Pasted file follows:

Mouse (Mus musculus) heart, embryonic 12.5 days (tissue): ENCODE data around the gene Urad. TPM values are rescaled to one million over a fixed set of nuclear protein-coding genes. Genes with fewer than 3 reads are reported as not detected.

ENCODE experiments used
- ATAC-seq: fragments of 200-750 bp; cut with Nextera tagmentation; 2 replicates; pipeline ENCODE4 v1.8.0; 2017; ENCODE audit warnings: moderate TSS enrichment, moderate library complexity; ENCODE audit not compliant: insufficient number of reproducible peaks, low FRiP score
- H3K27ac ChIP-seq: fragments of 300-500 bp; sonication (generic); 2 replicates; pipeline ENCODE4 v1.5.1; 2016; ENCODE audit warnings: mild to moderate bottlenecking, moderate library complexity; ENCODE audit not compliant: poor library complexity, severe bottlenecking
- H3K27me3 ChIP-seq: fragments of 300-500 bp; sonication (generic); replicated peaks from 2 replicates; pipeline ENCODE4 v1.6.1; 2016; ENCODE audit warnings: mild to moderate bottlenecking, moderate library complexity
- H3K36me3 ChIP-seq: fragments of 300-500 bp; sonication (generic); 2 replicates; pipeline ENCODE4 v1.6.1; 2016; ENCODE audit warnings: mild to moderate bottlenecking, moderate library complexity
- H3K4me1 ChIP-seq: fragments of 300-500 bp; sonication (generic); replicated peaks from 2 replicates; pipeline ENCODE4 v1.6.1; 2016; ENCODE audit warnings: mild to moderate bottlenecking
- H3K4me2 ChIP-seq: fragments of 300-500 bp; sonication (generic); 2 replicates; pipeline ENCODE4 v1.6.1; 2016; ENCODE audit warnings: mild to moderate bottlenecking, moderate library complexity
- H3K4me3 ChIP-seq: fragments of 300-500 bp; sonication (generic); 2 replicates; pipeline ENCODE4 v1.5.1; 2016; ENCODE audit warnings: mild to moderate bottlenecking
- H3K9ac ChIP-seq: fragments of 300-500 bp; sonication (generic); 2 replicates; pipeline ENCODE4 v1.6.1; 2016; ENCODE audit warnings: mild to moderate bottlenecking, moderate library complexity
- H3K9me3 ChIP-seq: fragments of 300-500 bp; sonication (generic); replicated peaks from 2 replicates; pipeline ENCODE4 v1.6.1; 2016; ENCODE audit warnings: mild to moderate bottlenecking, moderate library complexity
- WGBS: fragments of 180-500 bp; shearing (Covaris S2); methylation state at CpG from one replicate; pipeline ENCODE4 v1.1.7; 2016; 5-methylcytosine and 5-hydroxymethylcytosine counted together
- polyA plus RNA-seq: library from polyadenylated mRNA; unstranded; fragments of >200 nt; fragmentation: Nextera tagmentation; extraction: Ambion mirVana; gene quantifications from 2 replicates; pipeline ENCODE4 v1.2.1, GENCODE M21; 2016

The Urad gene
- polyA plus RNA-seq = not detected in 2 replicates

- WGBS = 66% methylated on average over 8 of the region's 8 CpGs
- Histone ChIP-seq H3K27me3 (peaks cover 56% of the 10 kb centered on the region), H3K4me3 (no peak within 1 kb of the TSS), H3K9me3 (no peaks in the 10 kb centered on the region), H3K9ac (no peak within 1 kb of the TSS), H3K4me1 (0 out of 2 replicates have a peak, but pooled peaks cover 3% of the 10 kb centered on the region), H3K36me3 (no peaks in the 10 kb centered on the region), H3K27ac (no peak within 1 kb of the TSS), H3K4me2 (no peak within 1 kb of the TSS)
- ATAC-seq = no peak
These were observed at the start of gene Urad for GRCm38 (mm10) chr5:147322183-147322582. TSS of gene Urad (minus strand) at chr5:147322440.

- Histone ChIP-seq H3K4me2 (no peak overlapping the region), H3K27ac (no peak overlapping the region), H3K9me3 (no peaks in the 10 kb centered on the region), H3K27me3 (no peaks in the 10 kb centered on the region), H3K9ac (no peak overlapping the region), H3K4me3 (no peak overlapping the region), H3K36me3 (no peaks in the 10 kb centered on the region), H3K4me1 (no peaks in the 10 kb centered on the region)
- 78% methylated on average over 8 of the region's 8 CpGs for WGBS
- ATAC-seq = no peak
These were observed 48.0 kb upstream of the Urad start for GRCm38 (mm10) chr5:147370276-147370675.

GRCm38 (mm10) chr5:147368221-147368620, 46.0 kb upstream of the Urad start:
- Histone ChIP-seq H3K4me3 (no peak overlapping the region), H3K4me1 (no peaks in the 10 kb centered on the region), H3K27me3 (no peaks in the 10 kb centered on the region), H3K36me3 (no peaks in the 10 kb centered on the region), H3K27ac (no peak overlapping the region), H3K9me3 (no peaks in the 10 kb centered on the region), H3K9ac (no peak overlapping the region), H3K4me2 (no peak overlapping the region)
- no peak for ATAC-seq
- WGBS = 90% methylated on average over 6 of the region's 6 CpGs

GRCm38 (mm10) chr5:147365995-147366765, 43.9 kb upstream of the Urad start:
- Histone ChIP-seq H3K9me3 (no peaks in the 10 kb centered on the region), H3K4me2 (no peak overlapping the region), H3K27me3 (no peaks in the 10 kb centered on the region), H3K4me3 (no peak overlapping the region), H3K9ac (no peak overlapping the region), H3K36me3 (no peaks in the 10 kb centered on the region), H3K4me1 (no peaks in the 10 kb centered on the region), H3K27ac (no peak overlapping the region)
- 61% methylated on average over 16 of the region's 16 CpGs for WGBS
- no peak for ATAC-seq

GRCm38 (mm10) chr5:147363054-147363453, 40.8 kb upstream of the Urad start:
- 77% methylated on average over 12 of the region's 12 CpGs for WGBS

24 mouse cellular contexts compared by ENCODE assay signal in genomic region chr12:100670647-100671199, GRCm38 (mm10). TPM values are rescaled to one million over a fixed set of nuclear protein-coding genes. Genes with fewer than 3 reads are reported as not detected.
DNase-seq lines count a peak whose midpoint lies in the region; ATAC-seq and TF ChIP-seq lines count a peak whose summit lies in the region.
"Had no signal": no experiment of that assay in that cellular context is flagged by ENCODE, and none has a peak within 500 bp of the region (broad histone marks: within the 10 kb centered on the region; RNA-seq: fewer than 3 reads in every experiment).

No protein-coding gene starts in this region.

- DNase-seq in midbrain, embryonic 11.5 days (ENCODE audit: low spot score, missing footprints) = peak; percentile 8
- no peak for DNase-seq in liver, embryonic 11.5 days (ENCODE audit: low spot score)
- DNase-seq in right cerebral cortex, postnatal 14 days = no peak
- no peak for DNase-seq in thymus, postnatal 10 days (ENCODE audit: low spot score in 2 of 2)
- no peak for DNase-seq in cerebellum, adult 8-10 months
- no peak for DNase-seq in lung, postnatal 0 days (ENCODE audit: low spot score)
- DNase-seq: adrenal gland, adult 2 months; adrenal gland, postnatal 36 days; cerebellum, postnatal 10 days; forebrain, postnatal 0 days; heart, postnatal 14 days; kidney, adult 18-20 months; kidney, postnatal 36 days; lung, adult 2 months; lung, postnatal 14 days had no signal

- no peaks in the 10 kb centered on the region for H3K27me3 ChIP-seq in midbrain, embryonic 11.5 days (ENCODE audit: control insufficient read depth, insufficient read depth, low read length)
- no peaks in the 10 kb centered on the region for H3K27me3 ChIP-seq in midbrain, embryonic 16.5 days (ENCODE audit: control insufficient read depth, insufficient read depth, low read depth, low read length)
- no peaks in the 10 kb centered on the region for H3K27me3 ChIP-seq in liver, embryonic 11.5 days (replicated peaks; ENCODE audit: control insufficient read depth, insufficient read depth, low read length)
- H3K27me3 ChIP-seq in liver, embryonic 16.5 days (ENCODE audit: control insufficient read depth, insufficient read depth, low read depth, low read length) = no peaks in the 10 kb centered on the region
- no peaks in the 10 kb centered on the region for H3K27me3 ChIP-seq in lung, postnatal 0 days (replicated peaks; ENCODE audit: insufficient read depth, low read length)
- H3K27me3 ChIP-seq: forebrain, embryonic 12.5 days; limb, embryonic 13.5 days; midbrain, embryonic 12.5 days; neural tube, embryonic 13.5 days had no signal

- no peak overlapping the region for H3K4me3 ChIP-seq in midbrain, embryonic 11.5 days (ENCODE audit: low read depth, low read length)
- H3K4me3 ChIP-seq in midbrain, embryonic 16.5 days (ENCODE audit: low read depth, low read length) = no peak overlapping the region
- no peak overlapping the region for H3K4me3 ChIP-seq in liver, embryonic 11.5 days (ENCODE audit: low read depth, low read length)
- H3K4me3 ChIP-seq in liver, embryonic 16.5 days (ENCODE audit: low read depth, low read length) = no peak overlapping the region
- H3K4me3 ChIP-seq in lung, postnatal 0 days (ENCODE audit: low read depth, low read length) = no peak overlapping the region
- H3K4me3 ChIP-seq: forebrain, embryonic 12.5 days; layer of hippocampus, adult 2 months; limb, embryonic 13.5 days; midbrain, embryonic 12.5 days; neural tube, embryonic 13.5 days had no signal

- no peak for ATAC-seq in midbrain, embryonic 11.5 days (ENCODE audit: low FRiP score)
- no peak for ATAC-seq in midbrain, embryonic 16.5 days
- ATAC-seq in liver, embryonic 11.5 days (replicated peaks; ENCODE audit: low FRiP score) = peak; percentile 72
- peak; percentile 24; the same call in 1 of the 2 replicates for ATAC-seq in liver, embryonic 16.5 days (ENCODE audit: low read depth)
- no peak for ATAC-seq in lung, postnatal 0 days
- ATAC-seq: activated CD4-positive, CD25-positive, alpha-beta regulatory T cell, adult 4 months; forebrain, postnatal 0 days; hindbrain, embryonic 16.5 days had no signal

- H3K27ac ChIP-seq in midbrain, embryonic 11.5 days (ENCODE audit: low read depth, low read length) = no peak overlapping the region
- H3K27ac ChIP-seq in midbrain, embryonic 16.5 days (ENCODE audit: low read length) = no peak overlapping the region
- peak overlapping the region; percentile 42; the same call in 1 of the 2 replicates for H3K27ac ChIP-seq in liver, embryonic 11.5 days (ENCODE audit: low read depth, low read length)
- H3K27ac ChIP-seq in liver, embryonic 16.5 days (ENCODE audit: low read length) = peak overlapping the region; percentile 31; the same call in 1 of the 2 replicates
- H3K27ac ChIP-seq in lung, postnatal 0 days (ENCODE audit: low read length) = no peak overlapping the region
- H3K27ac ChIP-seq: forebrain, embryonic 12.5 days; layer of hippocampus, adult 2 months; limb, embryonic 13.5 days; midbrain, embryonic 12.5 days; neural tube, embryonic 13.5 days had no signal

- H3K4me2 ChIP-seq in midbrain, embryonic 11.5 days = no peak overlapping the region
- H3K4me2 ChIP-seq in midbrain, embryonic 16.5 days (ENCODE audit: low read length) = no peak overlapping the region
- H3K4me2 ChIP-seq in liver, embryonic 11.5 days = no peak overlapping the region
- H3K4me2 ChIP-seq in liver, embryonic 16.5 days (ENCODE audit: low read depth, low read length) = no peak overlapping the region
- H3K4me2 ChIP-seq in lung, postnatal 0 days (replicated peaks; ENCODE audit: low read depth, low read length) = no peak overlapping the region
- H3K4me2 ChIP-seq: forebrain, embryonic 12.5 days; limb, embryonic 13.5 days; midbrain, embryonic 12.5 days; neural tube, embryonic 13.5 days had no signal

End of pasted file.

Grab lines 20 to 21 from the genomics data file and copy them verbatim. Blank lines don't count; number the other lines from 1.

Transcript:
- Histone ChIP-seq H3K4me2 (no peak overlapping the region), H3K27ac (no peak overlapping the region), H3K9me3 (no peaks in the 10 kb centered on the region), H3K27me3 (no peaks in the 10 kb centered on the region), H3K9ac (no peak overlapping the region), H3K4me3 (no peak overlapping the region), H3K36me3 (no peaks in the 10 kb centered on the region), H3K4me1 (no peaks in the 10 kb centered on the region)
- 78% methylated on average over 8 of the region's 8 CpGs for WGBS